It actually slowly got better, averaged over the 8 years of Reagans precidency.

>I believe the federal debt tripled during his 8 years. (Right or Wrong)

Correct.

>When Obama took over the country was falling into the worst recession since the Great Depression and the debt to GDP was going up fast. (right or wrong?)

Debt to GDP was going up, yes, however the deficit was being reduced, albeit slowly.

http://en.wikipedia.org/wiki/File:Deficits_vs._Debt_Increases_-_2008.png

>Now you tell me when Obama triples the debt.

Yes, and clearly that is a fact you don’t like.

>Until then I’d argue it its you who is both a fool and a hypocrite and factually challenged.

That would make you look foolish.

>I know you want to get mad and hate me but I’m right about these facts aren’t I ?

Not particularly. Facts speak for themselves, but they do not select themselves, and you have clearly put your own spin on them.

-p

muirgeo August 31, 2009 at 11:18 am

No Peter, I said DEBT to GDP not debt to GDP.

http://news.mortgagecalculator.org/images/National-Debt-GDP.gif

Then you said, “….however the deficit was being reduced, albeit slowly.” Really??/ Going from a surplus of ~$150 billion in his (Bush’s) first year to a maximum deficit off $450 billion in 2008 is “reduced slowly”?

But you were right when you said, “That would make YOU look foolish.” and “Facts speak for themselves…”

And finally the current fiscal year started in Oct 2008. I don’t think Obama was president then.

Anonymous August 31, 2009 at 1:22 am

I’m trying to figure out if you are more fool or hypocrite.

Yes he is.

Justin P August 31, 2009 at 1:31 am

How about all of the above?

Charles N. Steele August 31, 2009 at 2:09 am

Muirgeo: By Kotlikoff’s intergenerational accounting, the social security tax increase put Reagan’s long run fiscal position into the black. So either Reagan increased deficits (usual accounting), or reduced them (IGA)…and either way you condemn him for it. “Despicable and cowardly” poorly describes Reagan, but “uninformed, incoherent, and bilious” sums up your position nicely.

muirgeo August 31, 2009 at 11:34 am

You really don’t understand what Reagen did do you? That’s sad. You should research it a bit more.

Justin P September 1, 2009 at 1:57 am

Then why don’t you explain it?

Anonymous September 1, 2009 at 7:01 am

Tax rates were cut, hypocrite. And the rates weren’t cut by executive fiat. Congress passed a bill that the President signed into law. Jesus H Christ, you act as if presidents were kings. Probably because you need a ruler to tell you what to do.

Only government can determine how much liberty a man needs to be free.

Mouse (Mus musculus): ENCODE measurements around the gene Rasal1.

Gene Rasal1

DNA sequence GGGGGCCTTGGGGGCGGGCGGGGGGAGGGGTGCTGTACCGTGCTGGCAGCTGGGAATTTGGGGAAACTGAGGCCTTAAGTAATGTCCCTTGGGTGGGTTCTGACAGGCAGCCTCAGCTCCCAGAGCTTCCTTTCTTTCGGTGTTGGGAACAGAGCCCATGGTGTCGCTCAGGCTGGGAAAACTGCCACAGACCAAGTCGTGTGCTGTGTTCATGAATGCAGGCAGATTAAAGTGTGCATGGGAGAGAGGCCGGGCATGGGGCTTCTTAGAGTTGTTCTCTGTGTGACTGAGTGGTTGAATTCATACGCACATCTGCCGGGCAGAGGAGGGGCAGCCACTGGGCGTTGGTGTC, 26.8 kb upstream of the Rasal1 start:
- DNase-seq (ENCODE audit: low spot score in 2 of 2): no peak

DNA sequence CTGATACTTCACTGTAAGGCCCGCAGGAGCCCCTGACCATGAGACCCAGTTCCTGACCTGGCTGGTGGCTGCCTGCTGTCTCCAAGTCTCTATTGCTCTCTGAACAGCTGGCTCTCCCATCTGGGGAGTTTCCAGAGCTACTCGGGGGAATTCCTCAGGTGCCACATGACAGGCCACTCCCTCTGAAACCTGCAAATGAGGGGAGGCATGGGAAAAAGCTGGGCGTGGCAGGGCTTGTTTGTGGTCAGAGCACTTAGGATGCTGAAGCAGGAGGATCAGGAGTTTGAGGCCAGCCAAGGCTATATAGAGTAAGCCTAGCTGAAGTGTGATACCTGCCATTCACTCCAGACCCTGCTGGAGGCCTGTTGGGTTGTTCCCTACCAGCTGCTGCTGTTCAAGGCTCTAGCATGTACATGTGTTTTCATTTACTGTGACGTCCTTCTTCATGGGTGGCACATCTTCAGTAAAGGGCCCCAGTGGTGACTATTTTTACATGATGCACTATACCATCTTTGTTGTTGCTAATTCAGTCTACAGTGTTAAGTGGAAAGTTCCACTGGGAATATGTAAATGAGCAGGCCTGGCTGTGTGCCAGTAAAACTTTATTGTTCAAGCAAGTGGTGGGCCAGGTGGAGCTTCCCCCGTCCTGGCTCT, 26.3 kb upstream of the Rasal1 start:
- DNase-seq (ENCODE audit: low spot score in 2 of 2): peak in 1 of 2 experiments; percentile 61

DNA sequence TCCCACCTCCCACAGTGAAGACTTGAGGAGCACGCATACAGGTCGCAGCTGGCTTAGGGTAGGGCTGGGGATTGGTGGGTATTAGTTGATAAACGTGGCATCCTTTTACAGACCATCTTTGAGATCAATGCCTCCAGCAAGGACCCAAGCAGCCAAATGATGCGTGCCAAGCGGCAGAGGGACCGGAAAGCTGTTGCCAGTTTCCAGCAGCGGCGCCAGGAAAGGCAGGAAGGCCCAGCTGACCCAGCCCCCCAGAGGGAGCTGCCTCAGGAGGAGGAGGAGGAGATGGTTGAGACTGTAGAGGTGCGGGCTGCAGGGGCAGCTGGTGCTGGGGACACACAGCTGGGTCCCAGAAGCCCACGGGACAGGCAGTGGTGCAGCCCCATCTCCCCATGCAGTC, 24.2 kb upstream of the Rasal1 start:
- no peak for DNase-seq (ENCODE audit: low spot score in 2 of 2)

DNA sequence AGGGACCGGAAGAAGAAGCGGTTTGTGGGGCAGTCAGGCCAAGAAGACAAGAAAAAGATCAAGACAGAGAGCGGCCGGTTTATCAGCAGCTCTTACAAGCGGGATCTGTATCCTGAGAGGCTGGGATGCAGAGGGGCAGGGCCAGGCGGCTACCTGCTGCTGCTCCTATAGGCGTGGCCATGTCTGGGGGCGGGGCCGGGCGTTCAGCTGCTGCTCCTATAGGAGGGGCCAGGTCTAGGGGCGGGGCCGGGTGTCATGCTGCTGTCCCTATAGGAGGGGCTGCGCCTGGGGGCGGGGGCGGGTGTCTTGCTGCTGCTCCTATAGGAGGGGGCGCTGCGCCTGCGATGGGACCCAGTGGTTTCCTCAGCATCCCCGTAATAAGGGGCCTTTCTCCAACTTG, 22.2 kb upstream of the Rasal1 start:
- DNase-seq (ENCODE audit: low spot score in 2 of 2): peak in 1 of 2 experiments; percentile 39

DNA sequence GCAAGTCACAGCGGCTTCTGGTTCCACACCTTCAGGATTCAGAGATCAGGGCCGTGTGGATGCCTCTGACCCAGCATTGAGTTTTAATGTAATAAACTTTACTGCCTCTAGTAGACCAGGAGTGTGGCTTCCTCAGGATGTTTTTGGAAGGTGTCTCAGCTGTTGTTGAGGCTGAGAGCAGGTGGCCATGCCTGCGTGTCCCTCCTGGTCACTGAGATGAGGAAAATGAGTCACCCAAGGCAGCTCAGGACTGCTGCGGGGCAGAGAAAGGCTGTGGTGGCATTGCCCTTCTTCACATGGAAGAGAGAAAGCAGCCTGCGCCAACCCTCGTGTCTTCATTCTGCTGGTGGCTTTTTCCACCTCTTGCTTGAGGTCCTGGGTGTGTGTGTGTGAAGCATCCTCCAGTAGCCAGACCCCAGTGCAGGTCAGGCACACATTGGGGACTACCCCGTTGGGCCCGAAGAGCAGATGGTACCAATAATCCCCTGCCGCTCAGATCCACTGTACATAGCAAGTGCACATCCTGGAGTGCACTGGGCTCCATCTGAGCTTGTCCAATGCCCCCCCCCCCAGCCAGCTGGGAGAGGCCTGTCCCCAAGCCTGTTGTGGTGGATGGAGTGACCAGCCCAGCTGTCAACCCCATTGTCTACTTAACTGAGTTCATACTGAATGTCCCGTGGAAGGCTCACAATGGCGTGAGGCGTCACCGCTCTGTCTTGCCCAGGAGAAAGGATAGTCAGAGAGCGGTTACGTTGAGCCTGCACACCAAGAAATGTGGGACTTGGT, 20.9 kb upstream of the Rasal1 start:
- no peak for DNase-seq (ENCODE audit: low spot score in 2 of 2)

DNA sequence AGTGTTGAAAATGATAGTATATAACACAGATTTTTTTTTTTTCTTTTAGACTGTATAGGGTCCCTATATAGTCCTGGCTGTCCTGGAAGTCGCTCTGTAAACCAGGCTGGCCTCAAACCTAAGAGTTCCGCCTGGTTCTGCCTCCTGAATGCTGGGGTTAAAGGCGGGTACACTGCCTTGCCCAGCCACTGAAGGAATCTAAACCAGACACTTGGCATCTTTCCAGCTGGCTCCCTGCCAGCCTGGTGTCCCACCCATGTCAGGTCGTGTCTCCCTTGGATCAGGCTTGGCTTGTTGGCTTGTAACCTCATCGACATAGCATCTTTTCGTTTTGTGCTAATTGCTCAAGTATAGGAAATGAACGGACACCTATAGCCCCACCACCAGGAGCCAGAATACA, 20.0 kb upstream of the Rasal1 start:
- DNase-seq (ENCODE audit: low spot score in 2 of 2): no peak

Anonymous August 30, 2009 at 11:26 pm

Great argument against hereditary wealth.

Anonymous August 31, 2009 at 12:05 am

Great argument against hereditary office.

Anonymous August 31, 2009 at 12:17 am

At some level of wealth, it’s the same thing. We don’t title people “Lord” in the U.S. anymore, but the difference is academic.

Kennedy’s Senate seat isn’t hereditary in fact. Maybe he’d have spent 40 years in the seat without a multi-million dollar inheritance, but “freedom” from more productive effort certainly makes the campaigning easier.

Anonymous August 31, 2009 at 12:22 am

“Maybe he’d have spent 40 years in the seat without a multi-million dollar inheritance”

Not so much the money, but the name (which of course was influenced by his father’s money). There are richer Massachusens who never hold office. His name is the reason.

Anonymous August 31, 2009 at 12:27 am

I agree, but the family name is not unconnected to the family wealth.

But the existence of the office is the problem in my way of thinking, not who holds it. The powers of the Senate are the problem, not the identity of the Senators. That goes for hereditary title too.

Anonymous August 31, 2009 at 12:18 am

Kennedy is no argument against inheritance. He’s simply an example that inherited wealth is not how people become wealthy. He pissed it away in the same way almost every beneficiary does. The Kennedy fortune eroded before him and in spite of him.

Given that sentiment — I still believe he probably made better use of the family funds than the government would have. Ouch.

Anonymous August 31, 2009 at 12:41 am

But inherited wealth is precisely how Kennedy became wealthy.The choice between hereditary title and governance by more central authorities is a false choice. Centralizing authority is the raison d’etre of hereditary title historically. Title holders were to select heirs respecting some party line, as in Christendom. It wasn’t about the “liberty” of title holders to realize their own will. That wasn’t the point at all.Markets can distribute the property of deceased title holders instead. Basically, a probate court holds an estate sale and burns the monetary proceeds. Someone buys the property, but the state has nothing from the sale.If a title holder wants to raise his children to govern the assets, he can educate them for this purpose. If he does this job well and the children share his ambition, they appeal more to creditors financing the purchase of the deceased title.I see nothing wrong with this standard on libertarian grounds. On the contrary, it respects market forces more than hereditary title.

And if Kennedy had been born with a debt to repay from the marginal value of his assets, rather than entitlement to consume the value pursuing political advantage, he might have lived a far more productive life, rather than the counterproductive, parasitic life he lived, creating debts for my children to repay.

Anonymous August 31, 2009 at 1:21 am